In the marginalia, too, we talk only to ourselves; we therefore talk freshly boldly originally with abandonnement without conceit much after the fashion of Jeremy Taylor, and Sir Thomas Browne, and Sir William Temple, and the anatomical Burton, and that most logical analogist, Butler, and some other people of the old day, who were too full of their matter to have any room for their manner, which, being thus left out of question, was a capital manner, indeed, a model of manners, with a richly marginalic air. Edgar Allan Poe, MARGINALIA
Poe, who had only the highly desiderated wide margins in which to work, would have loved the form of the Web, where we may scribble to our hearts' content. In that spirit, and in addition to the various sources and materials linked in the notes to the works of Browne, here are a few more links to Browne on the web:
Religio Medici, Hydriotaphia, the Garden of Cyrus, and the Letter to a Friend at the University of Oregon's Renascence Editions site; annotated HTML with introductions and a brief biography; transcribed from the 1869 edition of Bund. Spelling and punctuation regularized and modernized. Attractive and easy to read. (This edition of the text is now on several sites, but this remains the best version of it.)
Hydriotaphia and Letter to a Friend at the University of Toronto's English Library; TEI, not pleasant to read as running text, but very useful for searches. There is a flexible and easy-to-use search engine on the site.
Thomas Browne Religio Medici, 1643 at CCEL/Wheaton; annotated HTML of the Harvard Classics edition, with a brief life of Sir Thomas. Punctuation (but not usually spelling) "modernized". (If you'd like to consider the pitfalls of modernizing punctuation, see note 16 of this edition, which is necessitated by the replacement of a semi-colon by a period.) Also a brief article on Sir Thomas from The New Schaff-Herzog Encyclopedia of Religious Knowledge.
Sir Thomas Browne on Saintes; from Browne's correspondence, a description of the town of Saintes, with some annotation and links to illustrations. Also translated into French.
Sir Thomas Browne's Museum Clausum, the last of Browne's Miscellany Tracts. (Frames, but not terribly obtrusive frames.) There used to be many typos, especially in the Latin, but the last time I was there, some had been fixed, and some Latin rendered into English. The work has been translated into French as well, by Bernard Hoepffner (who has undertaken the translation of the Vulgar Errors as well).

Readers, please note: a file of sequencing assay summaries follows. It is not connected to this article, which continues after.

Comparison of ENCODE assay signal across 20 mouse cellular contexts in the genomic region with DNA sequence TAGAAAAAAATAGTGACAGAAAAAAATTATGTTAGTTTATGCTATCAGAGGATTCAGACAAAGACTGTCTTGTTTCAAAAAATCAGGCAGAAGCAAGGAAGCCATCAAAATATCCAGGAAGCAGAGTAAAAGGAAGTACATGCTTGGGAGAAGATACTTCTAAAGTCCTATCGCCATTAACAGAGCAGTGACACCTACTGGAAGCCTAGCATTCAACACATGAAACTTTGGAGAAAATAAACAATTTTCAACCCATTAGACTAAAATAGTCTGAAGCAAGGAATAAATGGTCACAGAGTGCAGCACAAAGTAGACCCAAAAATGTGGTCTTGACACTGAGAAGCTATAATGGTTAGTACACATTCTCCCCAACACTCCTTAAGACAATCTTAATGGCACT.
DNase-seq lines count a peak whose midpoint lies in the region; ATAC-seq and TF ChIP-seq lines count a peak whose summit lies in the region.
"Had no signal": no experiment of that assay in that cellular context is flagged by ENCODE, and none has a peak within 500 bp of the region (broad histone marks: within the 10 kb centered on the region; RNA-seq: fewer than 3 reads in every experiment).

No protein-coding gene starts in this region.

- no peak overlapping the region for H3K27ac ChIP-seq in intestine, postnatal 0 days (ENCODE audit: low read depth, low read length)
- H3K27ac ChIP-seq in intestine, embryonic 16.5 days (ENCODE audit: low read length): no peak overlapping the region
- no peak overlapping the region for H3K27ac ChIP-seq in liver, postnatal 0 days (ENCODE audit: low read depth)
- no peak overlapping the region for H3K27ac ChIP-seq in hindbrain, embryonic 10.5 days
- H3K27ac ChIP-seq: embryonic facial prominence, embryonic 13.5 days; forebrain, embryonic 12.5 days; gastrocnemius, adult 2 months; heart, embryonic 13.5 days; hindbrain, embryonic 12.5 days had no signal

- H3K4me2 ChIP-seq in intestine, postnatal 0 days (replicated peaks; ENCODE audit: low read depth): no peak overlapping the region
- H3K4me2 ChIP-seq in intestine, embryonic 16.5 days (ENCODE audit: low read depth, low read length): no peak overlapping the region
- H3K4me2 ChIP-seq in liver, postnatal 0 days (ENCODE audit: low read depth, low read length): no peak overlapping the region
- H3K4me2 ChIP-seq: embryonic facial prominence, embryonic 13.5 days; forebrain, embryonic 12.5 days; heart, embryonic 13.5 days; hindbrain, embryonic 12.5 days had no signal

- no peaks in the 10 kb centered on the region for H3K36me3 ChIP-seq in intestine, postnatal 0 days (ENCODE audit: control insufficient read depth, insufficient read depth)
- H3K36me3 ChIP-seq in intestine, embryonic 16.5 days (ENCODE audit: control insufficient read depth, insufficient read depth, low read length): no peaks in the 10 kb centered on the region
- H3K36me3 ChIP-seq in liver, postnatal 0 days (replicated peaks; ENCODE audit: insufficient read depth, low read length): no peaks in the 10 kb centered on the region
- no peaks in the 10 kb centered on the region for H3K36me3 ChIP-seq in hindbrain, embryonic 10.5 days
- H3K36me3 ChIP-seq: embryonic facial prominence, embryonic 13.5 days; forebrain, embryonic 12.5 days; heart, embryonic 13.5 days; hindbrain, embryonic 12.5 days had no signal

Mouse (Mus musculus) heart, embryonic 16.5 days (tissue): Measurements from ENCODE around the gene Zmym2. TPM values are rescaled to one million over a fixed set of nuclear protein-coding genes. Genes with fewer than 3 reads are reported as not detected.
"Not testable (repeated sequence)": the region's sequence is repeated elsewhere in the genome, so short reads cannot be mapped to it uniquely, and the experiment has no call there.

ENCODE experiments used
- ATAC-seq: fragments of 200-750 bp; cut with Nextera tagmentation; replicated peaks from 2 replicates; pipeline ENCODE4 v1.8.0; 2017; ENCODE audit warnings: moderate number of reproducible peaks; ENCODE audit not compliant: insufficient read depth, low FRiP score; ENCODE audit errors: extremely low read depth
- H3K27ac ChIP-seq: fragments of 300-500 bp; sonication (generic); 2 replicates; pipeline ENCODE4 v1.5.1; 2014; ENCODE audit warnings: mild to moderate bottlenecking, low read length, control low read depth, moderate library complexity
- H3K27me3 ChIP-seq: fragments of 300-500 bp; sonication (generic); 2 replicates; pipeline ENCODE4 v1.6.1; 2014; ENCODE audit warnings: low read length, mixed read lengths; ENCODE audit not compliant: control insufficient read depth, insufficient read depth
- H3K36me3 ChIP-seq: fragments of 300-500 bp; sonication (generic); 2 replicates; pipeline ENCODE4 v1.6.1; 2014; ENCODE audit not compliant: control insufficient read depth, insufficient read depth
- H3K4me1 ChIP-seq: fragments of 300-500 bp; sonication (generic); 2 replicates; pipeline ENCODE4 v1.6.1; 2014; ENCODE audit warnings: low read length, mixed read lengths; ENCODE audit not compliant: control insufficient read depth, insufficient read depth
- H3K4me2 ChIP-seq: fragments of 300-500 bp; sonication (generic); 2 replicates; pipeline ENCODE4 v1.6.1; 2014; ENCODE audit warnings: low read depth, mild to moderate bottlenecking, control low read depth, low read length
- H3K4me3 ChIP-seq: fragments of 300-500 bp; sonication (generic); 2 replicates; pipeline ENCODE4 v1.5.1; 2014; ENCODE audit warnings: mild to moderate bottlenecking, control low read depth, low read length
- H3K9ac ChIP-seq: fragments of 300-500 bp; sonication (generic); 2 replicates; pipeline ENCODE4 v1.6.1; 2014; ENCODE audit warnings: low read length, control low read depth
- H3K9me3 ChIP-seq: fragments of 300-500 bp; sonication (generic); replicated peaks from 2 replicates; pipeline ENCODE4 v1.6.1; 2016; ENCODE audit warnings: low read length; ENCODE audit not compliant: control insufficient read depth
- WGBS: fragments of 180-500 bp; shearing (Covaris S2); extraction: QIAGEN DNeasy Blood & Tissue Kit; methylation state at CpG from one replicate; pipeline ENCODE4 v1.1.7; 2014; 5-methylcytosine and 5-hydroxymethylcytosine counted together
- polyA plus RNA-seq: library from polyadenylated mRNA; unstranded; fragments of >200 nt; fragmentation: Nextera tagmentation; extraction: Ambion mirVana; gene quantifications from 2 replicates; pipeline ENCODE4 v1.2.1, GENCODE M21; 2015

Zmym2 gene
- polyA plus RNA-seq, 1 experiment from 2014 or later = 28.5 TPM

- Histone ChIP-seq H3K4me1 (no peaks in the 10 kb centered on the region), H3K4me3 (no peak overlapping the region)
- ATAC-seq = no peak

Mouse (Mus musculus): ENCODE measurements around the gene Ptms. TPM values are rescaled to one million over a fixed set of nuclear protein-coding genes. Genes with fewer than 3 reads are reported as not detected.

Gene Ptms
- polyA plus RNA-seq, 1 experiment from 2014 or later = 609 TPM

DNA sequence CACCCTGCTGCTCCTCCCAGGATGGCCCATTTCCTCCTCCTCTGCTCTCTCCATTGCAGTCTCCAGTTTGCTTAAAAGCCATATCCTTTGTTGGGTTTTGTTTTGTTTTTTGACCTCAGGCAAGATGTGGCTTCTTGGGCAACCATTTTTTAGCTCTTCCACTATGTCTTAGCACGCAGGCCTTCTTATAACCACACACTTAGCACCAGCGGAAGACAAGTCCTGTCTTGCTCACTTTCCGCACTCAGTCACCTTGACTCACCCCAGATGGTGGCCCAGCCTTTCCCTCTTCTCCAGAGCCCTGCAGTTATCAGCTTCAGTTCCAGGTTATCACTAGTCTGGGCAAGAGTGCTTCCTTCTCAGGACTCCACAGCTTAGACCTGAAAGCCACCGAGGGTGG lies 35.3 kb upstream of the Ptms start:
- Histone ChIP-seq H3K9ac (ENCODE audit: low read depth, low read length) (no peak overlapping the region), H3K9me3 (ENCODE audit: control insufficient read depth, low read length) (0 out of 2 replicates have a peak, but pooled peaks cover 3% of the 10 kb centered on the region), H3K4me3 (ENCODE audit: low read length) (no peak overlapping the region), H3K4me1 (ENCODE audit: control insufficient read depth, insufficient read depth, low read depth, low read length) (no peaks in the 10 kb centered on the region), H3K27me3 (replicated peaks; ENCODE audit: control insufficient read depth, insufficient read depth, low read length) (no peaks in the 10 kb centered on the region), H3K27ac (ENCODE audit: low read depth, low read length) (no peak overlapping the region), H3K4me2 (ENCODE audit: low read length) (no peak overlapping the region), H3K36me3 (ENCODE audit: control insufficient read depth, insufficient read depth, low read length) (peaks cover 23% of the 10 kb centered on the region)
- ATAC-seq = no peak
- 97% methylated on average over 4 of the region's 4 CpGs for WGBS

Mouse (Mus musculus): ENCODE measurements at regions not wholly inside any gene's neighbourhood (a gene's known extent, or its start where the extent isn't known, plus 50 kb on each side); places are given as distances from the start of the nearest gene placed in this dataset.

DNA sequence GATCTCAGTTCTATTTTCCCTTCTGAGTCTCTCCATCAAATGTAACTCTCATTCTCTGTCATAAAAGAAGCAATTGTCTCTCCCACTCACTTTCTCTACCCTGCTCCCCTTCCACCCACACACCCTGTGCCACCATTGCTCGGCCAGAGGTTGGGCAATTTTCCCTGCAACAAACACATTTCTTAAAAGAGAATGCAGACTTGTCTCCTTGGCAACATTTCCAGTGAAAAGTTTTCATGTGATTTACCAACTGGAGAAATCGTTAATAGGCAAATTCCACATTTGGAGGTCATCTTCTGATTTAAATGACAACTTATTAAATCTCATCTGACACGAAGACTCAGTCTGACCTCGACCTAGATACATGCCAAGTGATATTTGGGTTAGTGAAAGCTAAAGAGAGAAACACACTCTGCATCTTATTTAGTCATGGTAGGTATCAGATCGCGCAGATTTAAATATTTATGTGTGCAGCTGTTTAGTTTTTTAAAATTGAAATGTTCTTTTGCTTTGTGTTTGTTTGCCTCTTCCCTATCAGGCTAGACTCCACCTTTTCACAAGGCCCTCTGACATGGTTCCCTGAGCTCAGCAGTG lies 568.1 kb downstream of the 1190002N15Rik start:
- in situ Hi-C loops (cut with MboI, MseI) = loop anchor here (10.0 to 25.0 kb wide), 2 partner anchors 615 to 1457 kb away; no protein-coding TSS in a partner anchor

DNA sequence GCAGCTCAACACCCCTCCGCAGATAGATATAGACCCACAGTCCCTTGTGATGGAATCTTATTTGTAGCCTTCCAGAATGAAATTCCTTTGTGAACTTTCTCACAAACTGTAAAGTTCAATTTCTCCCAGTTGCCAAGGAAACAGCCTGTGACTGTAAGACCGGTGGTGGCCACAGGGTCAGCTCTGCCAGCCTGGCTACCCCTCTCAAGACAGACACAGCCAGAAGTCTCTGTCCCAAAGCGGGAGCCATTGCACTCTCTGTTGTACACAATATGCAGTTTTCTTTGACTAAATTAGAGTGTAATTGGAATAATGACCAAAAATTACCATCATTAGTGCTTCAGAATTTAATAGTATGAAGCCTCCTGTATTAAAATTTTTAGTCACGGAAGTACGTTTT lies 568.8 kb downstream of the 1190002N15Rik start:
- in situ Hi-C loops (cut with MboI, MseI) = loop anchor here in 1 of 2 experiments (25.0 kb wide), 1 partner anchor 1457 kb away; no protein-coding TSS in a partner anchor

Sir Thomas Browne. Biography of Sir Thomas Browne, brought to you by the Old Wykehamist Medical Society (Browne went to Winchester College).
A.J. Drake has provided, among many excellent Victorian texts, an e-text edition of Pater's Appreciations, which has an interesting essay on Sir Thomas: Pater Index and follow the instructions at the bottom of the page.
Charlotte Fell Smith (1909) John Dee: The first appendix, pages 2-4, gives a précis of Browne's relation with the Dees (with the emphasis on Dee, of course).
The physician and philosopher Sir Thomas Browne. An article on Browne and alchemy. I believe that the emphasis may mislead, especially with reference to Urn-Burial, which I take to be more an essay on a much more important, and broader, theme: the nature of reason, knowledge, and the natural world, and their relationships: what can we know, what it means to "know", what the difference is between created reason and uncreated knowledge; whether relations seen between facts are "real" or artefacts of our construction.
Sir Thomas Browne A Tryal of Witches Ivan Bunn. A good capsule biography and a slight discussion of Browne's attitude to witches and his part in a witch trial that led to the execution of two witches. With pictures and a brief note on the controversy that erupted in 1905 Norwich on the occasion of the tercentenary of Browne's birth; there were those who held he did not deserve commemoration. The subject was debated long and hard, reaching even the august pages of the Lancet. (Beware, however, of ahistorical bias, on this and on all other pages that touch on the subject of witches.)
Sir Thomas Browne. The Cambridge History of English and American Literature: An Encyclopedia in Eighteen Volumes, Vol. 7. Cavalier and Puritan. 1907-21. At Bartleby. George Saintsbury: a good short biography, also deals with the Exeter trial. Links lead to the remainder of the chapter, with criticism of individual works, beginning with Religio Medici and ending with Browne's letters; generally perceptive: Saintbury is nearly alone, in my experience, in pointing out the humor of Browne's prose, especially in Pseudodoxia Epidemica. Also covers other "Antiquaries".